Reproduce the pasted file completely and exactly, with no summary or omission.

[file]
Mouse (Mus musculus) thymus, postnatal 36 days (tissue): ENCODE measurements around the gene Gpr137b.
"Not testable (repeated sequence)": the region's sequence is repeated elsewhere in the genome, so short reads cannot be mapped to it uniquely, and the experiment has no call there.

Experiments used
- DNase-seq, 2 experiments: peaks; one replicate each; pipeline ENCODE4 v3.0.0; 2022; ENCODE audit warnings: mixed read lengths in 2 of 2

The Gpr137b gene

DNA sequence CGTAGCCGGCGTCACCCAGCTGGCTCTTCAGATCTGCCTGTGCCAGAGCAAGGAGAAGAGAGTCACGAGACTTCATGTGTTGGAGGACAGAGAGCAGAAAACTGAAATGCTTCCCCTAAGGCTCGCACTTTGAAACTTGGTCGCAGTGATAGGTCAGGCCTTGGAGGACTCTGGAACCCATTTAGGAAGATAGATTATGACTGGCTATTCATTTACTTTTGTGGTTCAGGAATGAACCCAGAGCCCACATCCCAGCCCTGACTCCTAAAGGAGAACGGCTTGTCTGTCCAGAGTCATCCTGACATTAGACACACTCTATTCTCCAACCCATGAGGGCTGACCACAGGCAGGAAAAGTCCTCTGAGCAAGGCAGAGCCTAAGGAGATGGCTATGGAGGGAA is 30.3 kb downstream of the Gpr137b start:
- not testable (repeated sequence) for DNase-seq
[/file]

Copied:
Mouse (Mus musculus) thymus, postnatal 36 days (tissue): ENCODE measurements around the gene Gpr137b.
"Not testable (repeated sequence)": the region's sequence is repeated elsewhere in the genome, so short reads cannot be mapped to it uniquely, and the experiment has no call there.

Experiments used
- DNase-seq, 2 experiments: peaks; one replicate each; pipeline ENCODE4 v3.0.0; 2022; ENCODE audit warnings: mixed read lengths in 2 of 2

The Gpr137b gene

DNA sequence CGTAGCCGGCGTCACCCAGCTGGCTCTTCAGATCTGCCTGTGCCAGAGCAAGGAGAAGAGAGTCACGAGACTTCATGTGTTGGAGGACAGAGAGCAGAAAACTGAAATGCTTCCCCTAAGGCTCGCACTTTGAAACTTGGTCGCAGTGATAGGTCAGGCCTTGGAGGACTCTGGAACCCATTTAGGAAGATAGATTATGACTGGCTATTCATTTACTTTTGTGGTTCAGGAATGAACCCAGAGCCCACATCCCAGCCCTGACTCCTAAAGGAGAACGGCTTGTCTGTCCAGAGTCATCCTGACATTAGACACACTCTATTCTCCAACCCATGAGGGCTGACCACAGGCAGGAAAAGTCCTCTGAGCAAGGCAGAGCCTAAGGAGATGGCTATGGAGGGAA is 30.3 kb downstream of the Gpr137b start:
- not testable (repeated sequence) for DNase-seq